[Other MSS. are mentioned in the Sixtine preface ("Venetus ex bibliotheca Bessarionis...alter qui ex Magna Graecia advectus nunc est Carafae Cardinalis... etiam usui fuerunt libri ex Medicea bibliotheca Florentiae collati"), but only as having served to confirm the testimony of the Vatican Codex.]
In the remainder of their work, where B supplies the text, there are few chapters in which they have not departed from the MS. upon points which cannot be referred to the correction of the scribe's orthography, or of his obvious blunders.
A cursory comparison of the Roman Edition of 1587 with the Roman facsimile of 1869-81, or a glance at Dr E. Nestle's excellent collation, will enable the student to judge for himself.
[Nestle, Septuagintastudien (in a School Programme "Ulm, 1886, kindly forwarded by the writer), p. 8: "wie wenig dies der Fall war (the professedly close adherence of the Sixtine text to B) zeigt jetzt am deutlichsten meine Kollation." He rightly adds: "Ihnen daraus einen Vorwurf zu machen, ware eine vollstandige Verkennung ihrer Aufgabe, und des damaligen Standes philologischer Wissenschaft."]
The corrections which were made by the Sixtine Editors with the pen before publication scarcely touch the fringe of this widespread and continual divergence from their archetype.
the Sixtine Edition had endeavoured to do for the Codex Vaticanus the Oxford
Press accomplished with better success for its great rival the Alexandrine MS.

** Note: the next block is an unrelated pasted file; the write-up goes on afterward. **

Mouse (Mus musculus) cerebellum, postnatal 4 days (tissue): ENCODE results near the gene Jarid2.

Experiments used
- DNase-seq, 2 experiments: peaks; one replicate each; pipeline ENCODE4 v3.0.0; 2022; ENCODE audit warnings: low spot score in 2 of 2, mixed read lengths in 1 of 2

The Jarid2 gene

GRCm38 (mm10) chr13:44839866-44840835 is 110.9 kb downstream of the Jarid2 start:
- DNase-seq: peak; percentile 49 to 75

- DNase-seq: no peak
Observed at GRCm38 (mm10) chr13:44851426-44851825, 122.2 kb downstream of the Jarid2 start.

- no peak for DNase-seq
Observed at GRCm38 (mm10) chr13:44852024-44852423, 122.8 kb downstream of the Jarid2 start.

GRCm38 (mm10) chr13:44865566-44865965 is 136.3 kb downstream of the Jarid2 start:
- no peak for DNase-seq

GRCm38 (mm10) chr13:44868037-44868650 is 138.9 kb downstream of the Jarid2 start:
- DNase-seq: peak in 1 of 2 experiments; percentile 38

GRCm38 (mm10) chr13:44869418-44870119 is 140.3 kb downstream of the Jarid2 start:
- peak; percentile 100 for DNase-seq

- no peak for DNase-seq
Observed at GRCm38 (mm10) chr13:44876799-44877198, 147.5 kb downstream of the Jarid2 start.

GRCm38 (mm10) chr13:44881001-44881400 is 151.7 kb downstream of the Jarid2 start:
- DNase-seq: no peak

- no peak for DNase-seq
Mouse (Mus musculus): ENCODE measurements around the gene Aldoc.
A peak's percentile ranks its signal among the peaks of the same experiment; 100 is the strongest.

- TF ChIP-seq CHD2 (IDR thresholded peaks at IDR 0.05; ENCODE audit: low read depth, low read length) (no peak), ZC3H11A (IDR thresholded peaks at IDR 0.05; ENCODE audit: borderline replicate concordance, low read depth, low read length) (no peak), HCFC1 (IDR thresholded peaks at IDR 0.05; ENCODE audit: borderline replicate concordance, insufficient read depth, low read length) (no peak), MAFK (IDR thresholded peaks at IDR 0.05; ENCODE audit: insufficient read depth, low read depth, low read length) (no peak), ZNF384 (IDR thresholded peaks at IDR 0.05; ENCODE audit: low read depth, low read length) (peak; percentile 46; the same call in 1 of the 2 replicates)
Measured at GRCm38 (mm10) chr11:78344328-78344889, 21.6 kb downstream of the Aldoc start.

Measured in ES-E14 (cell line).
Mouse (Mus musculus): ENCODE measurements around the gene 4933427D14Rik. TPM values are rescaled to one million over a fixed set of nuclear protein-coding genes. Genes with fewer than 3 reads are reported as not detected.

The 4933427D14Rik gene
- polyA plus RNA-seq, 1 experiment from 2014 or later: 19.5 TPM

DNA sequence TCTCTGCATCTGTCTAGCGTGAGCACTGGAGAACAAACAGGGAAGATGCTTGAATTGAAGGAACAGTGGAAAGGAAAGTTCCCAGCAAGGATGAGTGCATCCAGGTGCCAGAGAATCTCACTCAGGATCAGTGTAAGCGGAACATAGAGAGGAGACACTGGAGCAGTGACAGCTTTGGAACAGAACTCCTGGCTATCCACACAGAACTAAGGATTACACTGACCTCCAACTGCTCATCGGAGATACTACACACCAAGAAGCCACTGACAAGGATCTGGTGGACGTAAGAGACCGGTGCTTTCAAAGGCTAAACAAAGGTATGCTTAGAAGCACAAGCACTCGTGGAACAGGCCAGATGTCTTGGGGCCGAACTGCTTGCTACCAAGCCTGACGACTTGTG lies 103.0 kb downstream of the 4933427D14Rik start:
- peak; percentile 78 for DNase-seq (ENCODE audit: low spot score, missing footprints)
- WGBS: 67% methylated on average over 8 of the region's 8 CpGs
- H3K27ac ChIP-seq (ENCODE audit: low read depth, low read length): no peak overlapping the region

The four magnificent volumes which issued from the Sheldonian between 1707 and 1720 did not indeed profess to adhere exclusively to the text of Codex A.
The title of the first volume sufficiently tells its tale:
"Septuaginta interpretum tomus I. Continens Octateuchum; quem ex antiquissimo MS. Codice Alexandrino accurate descriptum, et ope aliorum Exemplarium, ac priscorum Scriptorum, praesertim vero Hexaplaris Editionis Origenianae, emendatum atque suppletum, additis saepe asteriscorum et obelorum signis, summa cura edidit Joannes Ernestus Grabe S.T.P."
For the accuracy of his collation of A the name of the Editor might have been considered a sufficient safeguard;
but his work was to some extent verified by Humphrey Wanley, who attests its general excellence.
With the Roman Editors Grabe regarded himself at liberty to depart freely from the orthography of the scribe, and to correct his blunders;
but he has carefully noted the more important of these departures either in his prolegomena or in the margin of his pages.
A comparison of his text with the recent autotype of the MS. yields but a small proportion of substantial readings which had altogether escaped the vigilance of Grabe.
He makes no attempt however to distinguish the hands of the various correctors from each other or from the original scribe; nor does he notice the numerous erasures or the occasional lacunae.
But the great blemish of his work, if it be considered as an edition of Codex A, lies in the endeavour to supply from external sources the deficiencies of the Alexandrine text.
This is done in perfectly good faith, and every change of the kind is indicated by the use of the Origenic signs, or of a different type;
yet the result remains that the Oxford Edition of the eighteenth century does not, as it stands, convey to the reader's eye a true representation of the MS. on which it is based.
To obtain from it the testimony of Codex A, he must not only change much of the orthography, distinguish the hands of correctors, and occasionally revise the text; but he must strike out words verses and here and there whole paragraphs entirely foreign to his MS. and which in some cases have displaced its genuine reading.
[The matter is fairly stated by Holmes, praef. ad Pentat. c. iv: